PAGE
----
The International Agency for Research on Cancer (IARC), the cancer agency of the World Health Organization (WHO), has evaluated the carcinogenicity of occupational exposure as a firefighter.
A Working Group of 25 international experts, including 3 Invited Specialists from 8 countries was convened by the IARC Monographs program for a meeting in Lyon, France.
After thoroughly reviewing the available scientific literature, sufficient evidence led the Working Group to classify occupational exposure as a firefighter as carcinogenic to humans.
A summary of the final evaluations has now been published. The detailed assessment will be published in The Lancet Oncology in 2023 as Volume 132 of the IARC Monographs.
Evidence for cancer in humans
The study found that occupational exposure as a firefighter causes cancer. There was sufficient evidence for cancer in humans for mesothelioma and bladder cancer.
There was limited evidence for cancer in humans for the following cancer types: colon cancer, prostate cancer, testicular cancer, melanoma of the skin, and non-Hodgkin lymphoma.
Strong mechanistic evidence
The evaluation of the mechanistic evidence was based on exposures associated with fighting structure and wildland fires. There was strong mechanistic evidence in exposed humans that occupational exposure as a firefighter exhibits 5 of the 10 key characteristics of carcinogens: “is genotoxic”, “induces epigenetic alterations”, “induces oxidative stress”, “induces chronic inflammation”, and “modulates receptor-mediated effects”.
Exposure of firefighters
Firefighters are exposed to a complex mixture of combustion products from fires (e.g. polycyclic aromatic hydrocarbons, volatile organic compounds, metals, and particulates), diesel exhaust, building materials (e.g. asbestos), and other hazards (e.g. heat stress, shift work, and ultraviolet and other radiation). In addition, the use of flame retardants in textiles and of persistent organic pollutants (e.g. per- and polyfluorinated substances) in firefighting foams has increased over time.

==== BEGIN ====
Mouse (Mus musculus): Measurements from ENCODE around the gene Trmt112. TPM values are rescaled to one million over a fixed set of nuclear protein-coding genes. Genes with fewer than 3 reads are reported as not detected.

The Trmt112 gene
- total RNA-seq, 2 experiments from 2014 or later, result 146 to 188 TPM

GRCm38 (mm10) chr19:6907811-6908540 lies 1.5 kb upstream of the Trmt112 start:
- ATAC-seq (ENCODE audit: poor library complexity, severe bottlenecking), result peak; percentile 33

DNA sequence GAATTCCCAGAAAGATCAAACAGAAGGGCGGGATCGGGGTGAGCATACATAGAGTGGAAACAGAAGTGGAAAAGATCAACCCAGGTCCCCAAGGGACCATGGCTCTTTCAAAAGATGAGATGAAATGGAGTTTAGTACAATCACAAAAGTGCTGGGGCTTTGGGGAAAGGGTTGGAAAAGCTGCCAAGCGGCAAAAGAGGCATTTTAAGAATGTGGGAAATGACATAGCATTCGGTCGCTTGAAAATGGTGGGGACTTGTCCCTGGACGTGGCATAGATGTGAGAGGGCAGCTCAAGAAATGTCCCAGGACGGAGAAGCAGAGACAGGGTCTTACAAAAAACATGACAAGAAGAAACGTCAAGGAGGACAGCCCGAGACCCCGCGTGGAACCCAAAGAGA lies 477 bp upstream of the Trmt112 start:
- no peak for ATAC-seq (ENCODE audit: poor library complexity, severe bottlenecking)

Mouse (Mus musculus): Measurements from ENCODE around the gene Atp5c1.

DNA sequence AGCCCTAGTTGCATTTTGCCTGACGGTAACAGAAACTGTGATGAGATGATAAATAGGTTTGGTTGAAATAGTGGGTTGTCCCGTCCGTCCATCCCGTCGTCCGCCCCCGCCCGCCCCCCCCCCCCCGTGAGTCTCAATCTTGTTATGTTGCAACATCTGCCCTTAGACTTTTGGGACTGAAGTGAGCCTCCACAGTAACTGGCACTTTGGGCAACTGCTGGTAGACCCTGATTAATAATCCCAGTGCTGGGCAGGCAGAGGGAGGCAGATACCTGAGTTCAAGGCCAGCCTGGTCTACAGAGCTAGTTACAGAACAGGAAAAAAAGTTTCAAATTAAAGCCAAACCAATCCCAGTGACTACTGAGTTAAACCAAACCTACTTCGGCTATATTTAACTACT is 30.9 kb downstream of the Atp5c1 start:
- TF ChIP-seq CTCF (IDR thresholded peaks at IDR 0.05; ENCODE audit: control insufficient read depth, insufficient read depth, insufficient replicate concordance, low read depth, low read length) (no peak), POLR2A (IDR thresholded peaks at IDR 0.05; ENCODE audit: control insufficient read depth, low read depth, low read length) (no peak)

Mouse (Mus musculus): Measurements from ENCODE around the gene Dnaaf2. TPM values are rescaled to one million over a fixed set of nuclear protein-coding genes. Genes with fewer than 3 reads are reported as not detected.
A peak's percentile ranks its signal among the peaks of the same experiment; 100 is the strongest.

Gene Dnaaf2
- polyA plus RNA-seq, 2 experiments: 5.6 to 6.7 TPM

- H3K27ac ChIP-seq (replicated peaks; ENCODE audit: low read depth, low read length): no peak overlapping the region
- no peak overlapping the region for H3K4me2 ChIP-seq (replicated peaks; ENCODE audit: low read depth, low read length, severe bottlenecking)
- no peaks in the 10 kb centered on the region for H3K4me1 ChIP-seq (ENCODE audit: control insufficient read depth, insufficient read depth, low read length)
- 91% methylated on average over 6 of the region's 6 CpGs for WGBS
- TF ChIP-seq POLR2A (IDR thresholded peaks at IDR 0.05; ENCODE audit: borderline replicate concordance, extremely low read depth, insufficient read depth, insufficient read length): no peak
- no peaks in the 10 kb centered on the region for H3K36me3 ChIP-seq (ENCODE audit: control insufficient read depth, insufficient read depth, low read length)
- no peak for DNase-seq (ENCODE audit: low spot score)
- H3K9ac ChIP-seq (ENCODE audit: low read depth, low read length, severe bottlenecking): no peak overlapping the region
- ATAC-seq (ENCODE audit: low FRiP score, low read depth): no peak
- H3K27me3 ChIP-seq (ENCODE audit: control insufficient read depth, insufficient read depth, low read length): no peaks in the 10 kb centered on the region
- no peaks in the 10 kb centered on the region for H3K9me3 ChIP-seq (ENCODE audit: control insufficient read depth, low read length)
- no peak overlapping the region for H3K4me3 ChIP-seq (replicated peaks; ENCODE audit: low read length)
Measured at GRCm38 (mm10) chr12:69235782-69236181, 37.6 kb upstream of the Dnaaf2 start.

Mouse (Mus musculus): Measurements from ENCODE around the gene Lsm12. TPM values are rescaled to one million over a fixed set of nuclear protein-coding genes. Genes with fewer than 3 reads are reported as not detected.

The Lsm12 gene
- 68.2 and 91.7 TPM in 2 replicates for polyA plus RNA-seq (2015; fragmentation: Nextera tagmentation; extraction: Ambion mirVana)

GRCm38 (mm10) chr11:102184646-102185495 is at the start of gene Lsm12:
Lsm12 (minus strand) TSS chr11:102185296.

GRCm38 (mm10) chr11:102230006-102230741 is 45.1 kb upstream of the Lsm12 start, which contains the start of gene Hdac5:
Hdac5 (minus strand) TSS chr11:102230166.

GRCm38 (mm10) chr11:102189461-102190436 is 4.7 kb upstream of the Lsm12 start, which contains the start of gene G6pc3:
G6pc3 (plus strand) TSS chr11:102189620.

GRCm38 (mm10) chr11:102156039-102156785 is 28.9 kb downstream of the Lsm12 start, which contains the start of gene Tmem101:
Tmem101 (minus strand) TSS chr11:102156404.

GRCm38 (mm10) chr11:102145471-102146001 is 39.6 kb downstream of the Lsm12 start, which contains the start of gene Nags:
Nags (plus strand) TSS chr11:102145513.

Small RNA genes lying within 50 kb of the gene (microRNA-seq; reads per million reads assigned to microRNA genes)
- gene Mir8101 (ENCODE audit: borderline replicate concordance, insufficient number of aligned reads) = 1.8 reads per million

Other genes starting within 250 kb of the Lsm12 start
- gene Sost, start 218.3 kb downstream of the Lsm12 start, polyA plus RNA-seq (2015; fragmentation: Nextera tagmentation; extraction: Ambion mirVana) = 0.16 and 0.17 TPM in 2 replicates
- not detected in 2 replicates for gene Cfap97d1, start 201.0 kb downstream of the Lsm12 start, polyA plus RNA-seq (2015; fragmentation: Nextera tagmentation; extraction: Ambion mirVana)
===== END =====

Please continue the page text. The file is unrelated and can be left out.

This mixture may include many agents already classified by the IARC Monographs program in Group 1 (carcinogenic to humans), Group 2A (probably carcinogenic to humans), and Group 2B (possibly carcinogenic to humans). Dermal exposure, inhalation, and ingestion are common routes of exposure, and biomarker studies among firefighters have found enhanced levels of markers of exposure to polycyclic aromatic hydrocarbons, flame retardants, and persistent organic pollutants.
Most studies of firefighter health evaluate structural firefighters. We asked Dr. Kenny Fent and Dr. Kathleen Navarro of the National Institute for Occupational Safety and Health (NIOSH) questions about how these findings apply to wildland firefighters. Here is their joint response:
Summary of IARC Evaluation for Wildland Firefighters
The IARC evaluation of Occupational Exposure as a Firefighter included a review of the available scientific literature on occupational exposures, cancer epidemiology and the key characteristics of carcinogens. The evaluation did not differentiate between structural and wildland firefighters in making the determination of carcinogenicity. This is because the working group was not able to differentiate structure fire exposures (and other exposures) from wildfire exposures for firefighters in at least some of the cancer cohort studies that were included the evaluation.
In addition, many of the studies that provided the evidence of carcinogenicity included the evaluation of the key characteristics of carcinogens (intermediate health outcomes on the pathway to cancer). These included studies of wildland firefighters working on wildfires and prescribed fires.
Lastly, the exposure studies reviewed supported that both structural and wildland firefighters were exposed to similar types of carcinogens. As a result, the definition of “occupational exposure as a firefighter” for the IARC evaluation was kept broad and included a variety of hazards resulting from fires (e.g., structure, wildland, and vehicle fires) and other events (e.g., vehicle accidents, medical incidents, hazardous material releases, and building collapses).
Is mesothelioma only caused by exposure to asbestos, and are wildland firefighters generally exposed to it?
Yes, mesothelioma is caused by exposure to asbestos. Asbestos exposure is generally rare among wildland firefighters, with the exception for wildland firefighters who commonly encounter built environments (especially buildings constructed before the 1970s), areas with contamination (e.g., Libby, MT) or naturally occurring asbestos. A past NIOSH Health Hazard Evaluation reported that exposure to total asbestos fibers in air were less than the lowest occupational exposure limits while conducting a prescribed burn. However, the highest concentrations measured were during tasks with greater plant and soil disturbance and where water was not used (e.g., fire line construction and dry mop-up).
Dr. Kenny Fent leads the National Firefighter Registry at NIOSH and was the chair of the exposure characterization subgroup for the IARC working group.
Dr. Kathleen Navarro leads the Wildland Firefighter Safety and Health program at NIOSH and was a Representative of a national health agency for the IARC evaluation.